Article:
Mountebanks’s ‘Into the Woods’ production rocky but well done

OPTION2This past Thursday, April 6 in Old Chapel, the Mountebanks Theater Club premiered its production of Stephen Sondheim’s classic musical “Into the Woods.” With an elaborate set and even more elaborate score, tackling this Sondheim classic was certainly a feat unto itself. However, considering Mountebanks’s limited funding, time and resources it was a commendable effort. For a majority of the musical’s cast, “Into the Woods” was only their first or second theatrical debut, and while there were some strange and perhaps flawed directorial and production choices, as a whole it was a solid attempt at an advanced show.

Told by “a mysterious narrator,” “Into the Woods” follows a large cast of silly, satirized fairytale characters that journey into the magical forest to chase their dreams. Jump starting this adventure are the Baker and the Baker’s Wife, who yearn for a child only to learn from the neighboring witch that their family has been cursed with infertility for stealing magic beans from her garden. With a time constraint of “three midnights” the Witch tasks the couple to find specific ingredients for a potion in order to lift the curse.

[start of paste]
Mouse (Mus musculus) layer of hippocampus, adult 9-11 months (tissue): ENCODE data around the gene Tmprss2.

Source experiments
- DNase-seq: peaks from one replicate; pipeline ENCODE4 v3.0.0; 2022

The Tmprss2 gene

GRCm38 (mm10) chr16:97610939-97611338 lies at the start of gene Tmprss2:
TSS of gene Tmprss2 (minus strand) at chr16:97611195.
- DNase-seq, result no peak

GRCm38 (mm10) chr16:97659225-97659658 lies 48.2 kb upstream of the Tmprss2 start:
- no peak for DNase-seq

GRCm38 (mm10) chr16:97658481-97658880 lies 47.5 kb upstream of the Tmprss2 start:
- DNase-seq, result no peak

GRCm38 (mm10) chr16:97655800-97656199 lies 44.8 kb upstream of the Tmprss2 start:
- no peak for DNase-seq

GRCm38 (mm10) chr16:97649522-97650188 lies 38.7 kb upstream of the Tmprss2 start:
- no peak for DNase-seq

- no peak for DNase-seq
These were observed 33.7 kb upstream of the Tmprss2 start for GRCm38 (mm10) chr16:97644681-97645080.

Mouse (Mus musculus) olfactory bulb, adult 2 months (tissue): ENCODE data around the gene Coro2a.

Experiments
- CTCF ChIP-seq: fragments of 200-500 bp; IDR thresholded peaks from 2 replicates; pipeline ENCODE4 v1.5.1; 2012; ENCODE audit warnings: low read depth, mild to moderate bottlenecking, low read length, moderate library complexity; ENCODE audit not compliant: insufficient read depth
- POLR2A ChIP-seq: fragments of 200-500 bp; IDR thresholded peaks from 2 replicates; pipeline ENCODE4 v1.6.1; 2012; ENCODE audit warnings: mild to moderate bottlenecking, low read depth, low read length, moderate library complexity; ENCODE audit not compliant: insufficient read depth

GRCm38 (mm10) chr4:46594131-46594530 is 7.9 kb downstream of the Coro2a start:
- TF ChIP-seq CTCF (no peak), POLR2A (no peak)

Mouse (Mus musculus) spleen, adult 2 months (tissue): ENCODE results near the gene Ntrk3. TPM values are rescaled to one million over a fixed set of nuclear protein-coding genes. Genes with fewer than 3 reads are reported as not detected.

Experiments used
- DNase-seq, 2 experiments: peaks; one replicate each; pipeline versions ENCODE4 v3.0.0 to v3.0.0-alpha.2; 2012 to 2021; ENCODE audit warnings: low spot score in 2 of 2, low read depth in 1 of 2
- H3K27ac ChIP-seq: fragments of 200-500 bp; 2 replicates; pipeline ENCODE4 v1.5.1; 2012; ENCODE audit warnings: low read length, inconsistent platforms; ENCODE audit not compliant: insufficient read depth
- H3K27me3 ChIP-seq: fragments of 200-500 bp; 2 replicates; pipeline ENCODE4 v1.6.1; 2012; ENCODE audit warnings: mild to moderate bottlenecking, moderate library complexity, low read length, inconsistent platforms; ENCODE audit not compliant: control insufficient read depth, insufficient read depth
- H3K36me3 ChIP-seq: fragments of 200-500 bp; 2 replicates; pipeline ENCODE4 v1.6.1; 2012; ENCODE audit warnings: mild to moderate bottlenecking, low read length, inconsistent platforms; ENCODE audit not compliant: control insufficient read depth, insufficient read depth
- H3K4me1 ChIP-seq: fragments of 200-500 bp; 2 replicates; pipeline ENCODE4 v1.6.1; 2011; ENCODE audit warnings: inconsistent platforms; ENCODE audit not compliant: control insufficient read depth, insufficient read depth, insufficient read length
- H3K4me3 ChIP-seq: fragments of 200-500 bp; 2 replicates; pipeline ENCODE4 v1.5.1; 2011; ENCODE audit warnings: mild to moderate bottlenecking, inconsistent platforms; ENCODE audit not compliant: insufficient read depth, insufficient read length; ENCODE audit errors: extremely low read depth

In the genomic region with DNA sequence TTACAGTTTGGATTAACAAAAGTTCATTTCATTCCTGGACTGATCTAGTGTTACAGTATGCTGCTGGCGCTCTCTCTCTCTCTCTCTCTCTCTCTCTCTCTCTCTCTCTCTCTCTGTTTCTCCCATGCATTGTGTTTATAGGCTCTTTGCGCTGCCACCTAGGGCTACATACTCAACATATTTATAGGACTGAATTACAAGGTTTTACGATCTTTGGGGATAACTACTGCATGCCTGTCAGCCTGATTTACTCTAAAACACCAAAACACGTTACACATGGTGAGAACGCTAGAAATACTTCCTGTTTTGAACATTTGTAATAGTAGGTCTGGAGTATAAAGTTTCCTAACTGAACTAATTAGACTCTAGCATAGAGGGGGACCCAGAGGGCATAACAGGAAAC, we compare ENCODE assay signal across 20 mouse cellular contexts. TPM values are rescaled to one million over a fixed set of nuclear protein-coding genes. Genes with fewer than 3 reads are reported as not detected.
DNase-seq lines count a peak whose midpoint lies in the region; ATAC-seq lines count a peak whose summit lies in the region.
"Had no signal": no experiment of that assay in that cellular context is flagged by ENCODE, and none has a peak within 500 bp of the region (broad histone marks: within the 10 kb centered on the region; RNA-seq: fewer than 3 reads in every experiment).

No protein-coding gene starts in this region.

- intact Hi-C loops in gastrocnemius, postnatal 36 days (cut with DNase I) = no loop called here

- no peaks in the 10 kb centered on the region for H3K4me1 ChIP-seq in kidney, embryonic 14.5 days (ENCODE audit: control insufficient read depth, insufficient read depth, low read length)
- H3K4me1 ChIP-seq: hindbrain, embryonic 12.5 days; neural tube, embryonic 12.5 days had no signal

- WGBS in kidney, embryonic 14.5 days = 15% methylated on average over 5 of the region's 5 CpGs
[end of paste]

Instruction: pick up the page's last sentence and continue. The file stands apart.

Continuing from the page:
During the couple’s journey to retrieve the items, the audience is introduced to Cinderella, Prince Charming, Rapunzel and her Prince (as well as Prince Charming’s brother), Little Red Riding Hood, the Wolf, and Jack from “Jack and the Beanstalk,” his cow, Milky White and Jack’s Mother. However, what begins as a silly story soon turns dark as the character’s wishes and lives go awry due to their (often selfish) decisions. Spearheading the production was student director Jay Isaacs ’19 and producer Arielle Singer ’18.